Taking Control of Industrial Automation
Industrial equipment on manufacturing lines, in order to maintain peak performance, must operate within a desired range for a handful of critical variables. These may include velocity, pressure, flow or temperature, and going outside that set range in any one area can slow down or derail a manufacturing operation.
Industrial control technology known as the PID (proportional-integral-derivative) controller helps keep those machines in check. But amazingly, that technology has gone virtually unchanged since 1922!
The key weakness is that PID is a fundamentally passive technology, making corrections when disturbances push these key variables out of whack. By only reacting to the deviations caused by disturbances, this early 20th century technology can lead to unnecessary labor costs, productivity and energy loss.
Zhiqiang Gao, an associate professor of electrical engineering and computer science at Cleveland State University, has spent the past 20 years exploring technologies to increase the efficiency of industrial control and manufacturing equipment.
In his lab, he and his students developed an algorithm to detect the disturbances, that make those process variables go outside of the range necessary for efficient performance. Dubbed Active Disturbance Rejection Control (ADRC), this controller takes an active, rather than passive role in managing changes.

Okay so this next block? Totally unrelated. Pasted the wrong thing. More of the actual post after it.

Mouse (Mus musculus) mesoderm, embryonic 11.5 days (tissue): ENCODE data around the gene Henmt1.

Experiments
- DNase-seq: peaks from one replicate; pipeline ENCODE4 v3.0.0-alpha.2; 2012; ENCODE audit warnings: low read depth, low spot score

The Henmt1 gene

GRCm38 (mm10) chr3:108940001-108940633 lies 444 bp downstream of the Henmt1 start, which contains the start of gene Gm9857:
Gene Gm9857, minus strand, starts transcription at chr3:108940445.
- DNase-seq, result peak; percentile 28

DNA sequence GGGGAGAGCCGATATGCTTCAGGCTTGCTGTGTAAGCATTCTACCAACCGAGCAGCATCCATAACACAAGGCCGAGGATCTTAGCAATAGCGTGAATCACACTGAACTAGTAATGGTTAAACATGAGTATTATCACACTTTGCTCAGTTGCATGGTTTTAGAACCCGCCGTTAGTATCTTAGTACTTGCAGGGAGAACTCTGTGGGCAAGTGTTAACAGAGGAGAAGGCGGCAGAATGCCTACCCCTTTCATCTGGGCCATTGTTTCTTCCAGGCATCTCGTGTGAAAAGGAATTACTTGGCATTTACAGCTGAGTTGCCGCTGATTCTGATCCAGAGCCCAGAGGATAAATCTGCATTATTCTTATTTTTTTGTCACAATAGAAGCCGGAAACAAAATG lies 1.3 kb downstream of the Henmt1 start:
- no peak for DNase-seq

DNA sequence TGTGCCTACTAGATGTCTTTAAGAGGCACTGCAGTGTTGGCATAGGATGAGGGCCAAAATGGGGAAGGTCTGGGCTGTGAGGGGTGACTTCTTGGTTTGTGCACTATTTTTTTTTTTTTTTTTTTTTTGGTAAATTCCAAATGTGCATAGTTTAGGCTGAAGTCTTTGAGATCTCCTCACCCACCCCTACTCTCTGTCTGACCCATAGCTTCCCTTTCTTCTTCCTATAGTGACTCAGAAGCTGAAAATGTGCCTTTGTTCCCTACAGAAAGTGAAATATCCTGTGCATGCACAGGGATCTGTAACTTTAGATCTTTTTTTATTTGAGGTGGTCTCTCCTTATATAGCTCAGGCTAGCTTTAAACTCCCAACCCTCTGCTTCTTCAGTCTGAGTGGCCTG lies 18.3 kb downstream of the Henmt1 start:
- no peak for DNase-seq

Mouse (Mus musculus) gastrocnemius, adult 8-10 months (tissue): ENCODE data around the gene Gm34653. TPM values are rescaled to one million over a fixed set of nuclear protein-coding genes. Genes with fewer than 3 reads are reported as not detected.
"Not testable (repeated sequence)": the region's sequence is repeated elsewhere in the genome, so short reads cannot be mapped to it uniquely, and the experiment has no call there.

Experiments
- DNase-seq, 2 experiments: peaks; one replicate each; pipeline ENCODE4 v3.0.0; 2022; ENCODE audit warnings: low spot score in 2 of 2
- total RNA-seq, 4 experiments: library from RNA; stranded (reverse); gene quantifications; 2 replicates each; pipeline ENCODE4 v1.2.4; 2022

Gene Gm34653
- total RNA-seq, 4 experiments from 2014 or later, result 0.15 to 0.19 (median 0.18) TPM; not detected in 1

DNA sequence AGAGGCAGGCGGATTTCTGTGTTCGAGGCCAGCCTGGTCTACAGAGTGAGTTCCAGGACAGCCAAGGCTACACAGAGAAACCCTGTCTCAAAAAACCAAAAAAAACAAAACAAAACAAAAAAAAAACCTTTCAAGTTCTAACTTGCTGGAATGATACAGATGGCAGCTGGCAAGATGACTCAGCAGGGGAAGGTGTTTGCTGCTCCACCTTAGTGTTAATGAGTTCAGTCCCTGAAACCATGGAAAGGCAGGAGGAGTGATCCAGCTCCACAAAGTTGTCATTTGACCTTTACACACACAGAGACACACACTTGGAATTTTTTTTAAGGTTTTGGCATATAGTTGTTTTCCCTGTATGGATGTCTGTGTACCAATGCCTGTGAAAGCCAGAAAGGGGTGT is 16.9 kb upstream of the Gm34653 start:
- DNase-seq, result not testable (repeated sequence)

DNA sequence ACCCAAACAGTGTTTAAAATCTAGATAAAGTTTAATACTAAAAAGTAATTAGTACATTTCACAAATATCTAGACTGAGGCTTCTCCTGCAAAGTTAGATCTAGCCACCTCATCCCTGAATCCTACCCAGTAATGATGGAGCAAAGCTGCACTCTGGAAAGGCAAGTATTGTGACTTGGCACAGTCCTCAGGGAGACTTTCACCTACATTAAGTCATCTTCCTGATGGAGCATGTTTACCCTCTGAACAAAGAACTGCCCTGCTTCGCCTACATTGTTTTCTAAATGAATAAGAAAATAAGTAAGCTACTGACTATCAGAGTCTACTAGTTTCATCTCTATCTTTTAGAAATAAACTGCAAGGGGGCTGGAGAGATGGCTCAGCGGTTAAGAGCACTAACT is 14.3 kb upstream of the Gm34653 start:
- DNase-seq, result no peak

“This was possible because we’re now in the information age,” said Gao. “We have all of this data going into and out of these machines, and this controller can process that data to extract information of disturbance and immediately act on it, rather than allowing performance to degrade.”
With just a few lines of codes and simple, bandwidth-based parameter tuning, this extra layer of intelligence allows ADRC technology to counter the unavoidable disturbances, rejecting them much earlier than before, and greatly reducing the energy required to keep machines running smoothly. In fact, ADRC made its way into Texas Instruments motion control chips, replacing PID, and was utilized across 10 production lines at Parker Hannifin Corp., reducing energy consumption by more than 50 percent. And according to Gao, it more recently improved energy efficiency by as much as 30 percent within a massive server farm.
Today, Gao’s invention represents massive market potential as the only alternative to PID. It was also CSU’s first major research commercialization. In 2008, Early Stage Partners in Cleveland gave CSU $1 million in seed funding to spin off a company, now called LineStream Technologies. Danfoss Group in Denmark, a leader in electric motor controls for manufacturing, recently purchased the company to upgrade the technology in manufacturing lines across the globe.